What the U.S. needs now is a Secretary of Technology. Technology is not only the largest industry in the U.S., but it is the largest industry in the world. In 2017, the S & P 500 closed at record highs, with over 35% of the gains attributed to the rise in tech stocks.
Today, technology is pervasive in every aspect of human existence. Active technology runs our businesses, telecommunications, utilities, transportation systems, state, local and federal governments, our military, our banks, our exchanges, our media outlets, our schools, and our healthcare. Public data is available at light speed from digital devices small enough to fit on your wrist.
But for all the good of the internet and technology’s advances, industrial espionage runs rampant and cyber threats effect everything from individual finances and identity theft to our country’s national security and everything in between. These threats are real, ever-present dangers to Americans and the American way of life. Virtually every digital medium in existence is susceptible to hacking and potential spying. Risk, therefore, is inherent in everything we search for on the internet, purchase through the web, post on social media, share on public sites, send via e-mail, and text. Every bit and byte of data that is entered into every application at every enterprise in every entity on the globe is hackable.
What the U.S. needs now is an effective leader, one who could successfully navigate the complex waters of the digital age and all the hazards that lurk below the surface. What the U.S. and the current administration needs now is a Secretary of Technology.
This important cabinet member should be selected by the President and ratified by a Senate majority. With clout, experience, and expertise, the U.S. Secretary of Technology would be in the powerful position to negotiate for the betterment of the country and its people with both domestic tech leadership and foreign government and private sector tech leaders alike. With an eye towards the future and the safety, security, and prosperity of the American people, this new cabinet position could enable short-term security for the country’s data, infrastructure, and labor paradigms while establishing a long-term, domestic vision for 21st America. The Secretary of Technology could advise the President and his Cabinet on technology as it relates to industrial espionage, cyber threats, quantum computing, data mining, anti-trust legislation, trade, national security, visa policy, and immigration.
Every U.S. Presidential administration wrestles with issues that threaten the very fabric of American existence. Dependence on foreign oil is akin to dependence on foreign tech labor, putting the nation’s ability to create its own destiny in the digital age at the mercy of foreign entities made rich by our dependence on their supply. Sending domestic manufacturing facilities overseas to improve profits at the expense of the nation’s economic security is the same as sending the tech industry offshore via H1B visa multipliers, outsourcers, and foreign captive tech labor which creates widespread American job loss, which in turn stresses the U.S. economy and diminishes the middle class.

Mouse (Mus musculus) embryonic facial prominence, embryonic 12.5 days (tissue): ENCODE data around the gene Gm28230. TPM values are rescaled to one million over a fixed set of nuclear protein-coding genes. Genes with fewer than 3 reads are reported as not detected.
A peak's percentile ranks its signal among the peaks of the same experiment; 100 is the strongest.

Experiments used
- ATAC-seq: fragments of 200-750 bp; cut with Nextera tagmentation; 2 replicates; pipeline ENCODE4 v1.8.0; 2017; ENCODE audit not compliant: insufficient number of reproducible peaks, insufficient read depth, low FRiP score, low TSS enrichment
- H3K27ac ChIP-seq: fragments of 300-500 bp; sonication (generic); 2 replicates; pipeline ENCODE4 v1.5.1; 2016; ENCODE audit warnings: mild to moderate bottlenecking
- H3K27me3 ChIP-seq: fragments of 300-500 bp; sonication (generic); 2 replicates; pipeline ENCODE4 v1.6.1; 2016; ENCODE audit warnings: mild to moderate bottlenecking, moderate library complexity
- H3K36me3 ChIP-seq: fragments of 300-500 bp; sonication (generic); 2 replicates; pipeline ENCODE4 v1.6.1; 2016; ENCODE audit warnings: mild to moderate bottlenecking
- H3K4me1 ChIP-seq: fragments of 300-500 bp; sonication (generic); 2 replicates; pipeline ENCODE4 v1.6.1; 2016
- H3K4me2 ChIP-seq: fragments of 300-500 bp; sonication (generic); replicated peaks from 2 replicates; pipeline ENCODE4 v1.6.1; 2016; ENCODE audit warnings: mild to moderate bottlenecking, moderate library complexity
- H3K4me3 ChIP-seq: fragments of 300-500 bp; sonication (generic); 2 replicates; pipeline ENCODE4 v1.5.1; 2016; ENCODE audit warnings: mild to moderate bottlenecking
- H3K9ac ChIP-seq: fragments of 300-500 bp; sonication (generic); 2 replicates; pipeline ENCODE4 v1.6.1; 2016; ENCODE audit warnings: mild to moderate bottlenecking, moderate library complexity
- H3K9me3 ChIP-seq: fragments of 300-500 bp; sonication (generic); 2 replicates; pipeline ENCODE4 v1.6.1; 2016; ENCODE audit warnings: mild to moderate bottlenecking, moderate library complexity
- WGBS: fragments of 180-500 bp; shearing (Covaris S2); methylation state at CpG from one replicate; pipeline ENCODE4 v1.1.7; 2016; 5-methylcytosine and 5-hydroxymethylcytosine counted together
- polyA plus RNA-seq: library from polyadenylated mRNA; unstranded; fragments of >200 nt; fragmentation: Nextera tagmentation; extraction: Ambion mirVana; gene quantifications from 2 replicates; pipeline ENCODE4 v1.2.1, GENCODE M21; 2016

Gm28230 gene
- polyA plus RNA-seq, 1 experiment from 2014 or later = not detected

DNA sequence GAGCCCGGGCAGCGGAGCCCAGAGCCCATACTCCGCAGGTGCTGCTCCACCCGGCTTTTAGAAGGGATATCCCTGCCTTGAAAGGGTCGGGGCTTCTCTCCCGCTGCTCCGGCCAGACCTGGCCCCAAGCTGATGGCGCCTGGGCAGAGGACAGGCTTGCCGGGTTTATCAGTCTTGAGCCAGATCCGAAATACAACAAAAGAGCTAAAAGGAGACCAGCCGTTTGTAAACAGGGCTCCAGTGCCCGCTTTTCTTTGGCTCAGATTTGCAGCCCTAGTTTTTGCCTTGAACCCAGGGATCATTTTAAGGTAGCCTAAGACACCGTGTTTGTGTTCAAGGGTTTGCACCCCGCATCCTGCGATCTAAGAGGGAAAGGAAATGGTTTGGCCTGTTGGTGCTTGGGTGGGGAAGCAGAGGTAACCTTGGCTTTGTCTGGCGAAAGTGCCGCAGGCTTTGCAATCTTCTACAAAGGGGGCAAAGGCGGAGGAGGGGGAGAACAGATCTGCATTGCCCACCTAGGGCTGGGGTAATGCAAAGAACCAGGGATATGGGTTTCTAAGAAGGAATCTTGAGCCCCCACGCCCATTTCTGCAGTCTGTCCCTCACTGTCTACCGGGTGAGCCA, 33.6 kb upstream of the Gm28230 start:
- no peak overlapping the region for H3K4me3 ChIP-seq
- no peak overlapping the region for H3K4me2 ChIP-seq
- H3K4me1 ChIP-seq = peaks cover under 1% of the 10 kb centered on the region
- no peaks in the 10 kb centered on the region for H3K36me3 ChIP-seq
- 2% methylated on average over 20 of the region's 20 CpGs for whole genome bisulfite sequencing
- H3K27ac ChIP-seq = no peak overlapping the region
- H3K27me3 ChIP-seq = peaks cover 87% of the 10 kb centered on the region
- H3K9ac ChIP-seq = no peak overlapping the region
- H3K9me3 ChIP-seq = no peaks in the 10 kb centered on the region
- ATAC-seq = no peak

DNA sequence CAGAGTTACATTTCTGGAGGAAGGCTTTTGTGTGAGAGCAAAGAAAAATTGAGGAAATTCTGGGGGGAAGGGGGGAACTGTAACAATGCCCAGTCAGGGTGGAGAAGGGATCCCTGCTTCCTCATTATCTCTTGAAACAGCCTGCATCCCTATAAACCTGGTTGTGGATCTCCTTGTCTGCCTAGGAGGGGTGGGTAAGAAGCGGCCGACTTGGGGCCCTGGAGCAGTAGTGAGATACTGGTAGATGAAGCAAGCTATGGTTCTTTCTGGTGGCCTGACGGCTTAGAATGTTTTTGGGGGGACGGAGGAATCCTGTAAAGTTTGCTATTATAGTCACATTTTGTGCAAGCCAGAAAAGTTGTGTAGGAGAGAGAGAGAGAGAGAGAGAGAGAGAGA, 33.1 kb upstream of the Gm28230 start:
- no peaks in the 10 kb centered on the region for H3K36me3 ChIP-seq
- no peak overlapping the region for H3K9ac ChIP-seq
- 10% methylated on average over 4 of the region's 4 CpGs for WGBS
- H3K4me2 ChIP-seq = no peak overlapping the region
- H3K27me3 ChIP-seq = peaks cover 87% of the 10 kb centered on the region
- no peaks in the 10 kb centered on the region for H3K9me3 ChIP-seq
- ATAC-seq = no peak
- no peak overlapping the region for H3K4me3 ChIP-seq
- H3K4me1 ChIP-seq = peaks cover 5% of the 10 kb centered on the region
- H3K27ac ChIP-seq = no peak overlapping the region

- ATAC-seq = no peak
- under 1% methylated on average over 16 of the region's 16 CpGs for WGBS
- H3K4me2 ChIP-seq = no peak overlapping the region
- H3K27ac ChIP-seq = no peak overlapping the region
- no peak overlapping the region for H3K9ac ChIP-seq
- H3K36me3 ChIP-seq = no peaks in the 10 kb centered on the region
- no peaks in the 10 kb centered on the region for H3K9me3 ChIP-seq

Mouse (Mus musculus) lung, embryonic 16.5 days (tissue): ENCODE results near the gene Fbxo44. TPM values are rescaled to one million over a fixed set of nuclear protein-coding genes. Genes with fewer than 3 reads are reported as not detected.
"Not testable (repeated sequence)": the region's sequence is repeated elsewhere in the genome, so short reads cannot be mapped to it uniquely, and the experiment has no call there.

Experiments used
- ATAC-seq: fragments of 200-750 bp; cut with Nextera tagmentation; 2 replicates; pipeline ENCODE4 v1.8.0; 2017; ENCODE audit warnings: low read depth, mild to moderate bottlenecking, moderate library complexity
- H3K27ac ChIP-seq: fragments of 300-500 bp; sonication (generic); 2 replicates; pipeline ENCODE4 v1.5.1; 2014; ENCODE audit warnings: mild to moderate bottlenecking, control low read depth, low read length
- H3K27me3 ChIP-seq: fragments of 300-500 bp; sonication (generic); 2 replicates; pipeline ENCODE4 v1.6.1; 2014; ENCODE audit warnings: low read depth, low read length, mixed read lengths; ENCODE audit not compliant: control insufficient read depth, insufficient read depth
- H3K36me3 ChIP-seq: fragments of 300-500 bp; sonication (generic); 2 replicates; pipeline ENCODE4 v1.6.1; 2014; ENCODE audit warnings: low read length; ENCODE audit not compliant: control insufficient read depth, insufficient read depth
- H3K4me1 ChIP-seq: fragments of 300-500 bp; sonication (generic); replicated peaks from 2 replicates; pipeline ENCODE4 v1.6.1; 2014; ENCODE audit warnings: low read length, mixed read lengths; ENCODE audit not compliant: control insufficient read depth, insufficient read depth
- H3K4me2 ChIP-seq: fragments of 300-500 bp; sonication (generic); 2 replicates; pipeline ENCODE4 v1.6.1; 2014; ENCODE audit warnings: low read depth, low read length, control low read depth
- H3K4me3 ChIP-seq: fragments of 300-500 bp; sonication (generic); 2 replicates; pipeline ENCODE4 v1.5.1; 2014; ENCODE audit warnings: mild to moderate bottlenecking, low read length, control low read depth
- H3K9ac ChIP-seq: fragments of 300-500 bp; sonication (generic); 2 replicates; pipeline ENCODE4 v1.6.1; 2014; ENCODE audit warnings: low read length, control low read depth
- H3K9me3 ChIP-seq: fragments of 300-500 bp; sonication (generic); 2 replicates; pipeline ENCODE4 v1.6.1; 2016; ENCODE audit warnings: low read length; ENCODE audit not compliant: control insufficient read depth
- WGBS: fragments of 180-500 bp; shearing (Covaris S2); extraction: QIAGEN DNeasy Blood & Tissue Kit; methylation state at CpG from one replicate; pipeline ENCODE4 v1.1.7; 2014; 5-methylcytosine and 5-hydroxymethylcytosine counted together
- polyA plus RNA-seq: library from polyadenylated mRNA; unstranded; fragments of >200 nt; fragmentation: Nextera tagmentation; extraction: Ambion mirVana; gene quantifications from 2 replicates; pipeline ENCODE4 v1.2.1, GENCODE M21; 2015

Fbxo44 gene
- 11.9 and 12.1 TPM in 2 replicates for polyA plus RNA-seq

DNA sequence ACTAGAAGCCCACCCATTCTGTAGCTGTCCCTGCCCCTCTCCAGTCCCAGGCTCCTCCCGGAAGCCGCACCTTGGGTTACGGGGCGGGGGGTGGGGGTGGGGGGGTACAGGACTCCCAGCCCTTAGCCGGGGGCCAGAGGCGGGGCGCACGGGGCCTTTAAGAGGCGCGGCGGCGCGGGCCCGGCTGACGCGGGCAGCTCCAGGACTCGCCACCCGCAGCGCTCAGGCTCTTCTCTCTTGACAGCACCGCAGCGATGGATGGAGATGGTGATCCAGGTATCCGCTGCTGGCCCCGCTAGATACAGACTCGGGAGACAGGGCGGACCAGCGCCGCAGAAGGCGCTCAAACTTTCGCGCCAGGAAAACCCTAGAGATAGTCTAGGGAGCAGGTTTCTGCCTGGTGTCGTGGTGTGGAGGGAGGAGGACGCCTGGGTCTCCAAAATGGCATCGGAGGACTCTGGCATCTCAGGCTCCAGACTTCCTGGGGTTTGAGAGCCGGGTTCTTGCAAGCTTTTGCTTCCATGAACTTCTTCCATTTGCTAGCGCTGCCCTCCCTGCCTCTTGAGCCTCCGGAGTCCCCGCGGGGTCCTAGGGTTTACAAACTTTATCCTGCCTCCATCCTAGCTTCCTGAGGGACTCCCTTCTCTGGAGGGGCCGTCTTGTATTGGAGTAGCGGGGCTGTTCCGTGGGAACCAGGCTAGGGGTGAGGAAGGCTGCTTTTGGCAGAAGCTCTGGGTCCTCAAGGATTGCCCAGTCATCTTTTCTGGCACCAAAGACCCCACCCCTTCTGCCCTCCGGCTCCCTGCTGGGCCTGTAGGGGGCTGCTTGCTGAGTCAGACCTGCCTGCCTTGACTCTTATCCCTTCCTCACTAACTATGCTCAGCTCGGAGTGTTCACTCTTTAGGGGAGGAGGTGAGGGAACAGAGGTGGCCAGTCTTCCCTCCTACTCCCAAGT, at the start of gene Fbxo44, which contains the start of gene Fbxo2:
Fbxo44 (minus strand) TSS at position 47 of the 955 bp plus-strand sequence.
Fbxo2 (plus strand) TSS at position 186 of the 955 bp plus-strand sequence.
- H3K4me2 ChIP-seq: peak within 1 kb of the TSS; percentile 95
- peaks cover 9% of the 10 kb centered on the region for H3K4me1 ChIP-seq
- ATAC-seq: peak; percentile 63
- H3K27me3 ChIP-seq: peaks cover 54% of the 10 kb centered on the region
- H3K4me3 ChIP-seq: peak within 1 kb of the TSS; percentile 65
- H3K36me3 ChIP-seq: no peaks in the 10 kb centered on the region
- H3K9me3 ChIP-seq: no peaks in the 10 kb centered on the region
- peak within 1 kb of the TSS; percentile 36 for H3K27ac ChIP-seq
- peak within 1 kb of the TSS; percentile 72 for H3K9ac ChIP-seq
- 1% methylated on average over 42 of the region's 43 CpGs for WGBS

To some, technology today, is as essential to life as food and water is essential to living. It is the complete and utter dependence, intrusion and manipulation of life as we know it, as well as the accommodations of lifestyle, speech, socialization, communication, and engagement that have been forever altered by the technology in our lives and our livelihoods. As a nation, as a human race, we are tied to the presence and advancement of technology.
As the World Bank Report describes — the mass adoption of connected digital services by consumers, enterprises, and governments — is a fundamental driver of economic growth and job creation all over the world. From an economics perspective, the tech industry, can be understood, therefore, as “the tide that lifts all boats.”
The United States desperately needs appropriate technology leadership that will counsel the President, his cabinet, educators, and private sector business leaders on the right path forward for America in the digital age.
America’s current Cabinet consists of the Vice President of the United States as well as the heads of 15 executive departments, including State, Treasury, Defense, Justice, Interior, Agriculture, Commerce, Labor, Health and Human Services, Housing and Urban Development, Transportation, Energy, Education, Veteran Affairs, and Homeland Security.
As included in Article II, Section 2 of the U.S. Constitution, a Cabinet’s role is to advise the President; enabling the President to make good decisions when it comes to a domestic technology agenda and the global technology landscape is the best path forward to ensure successful outcomes. Isn’t it about time we centralized the leadership, authority, and responsibility of our nation’s technological future with the creation of a Secretary of Technology?
Hilarie T. Gamm is the author of Billions Lost: The American Tech Crisis and The Road Map to Change, available on Amazon.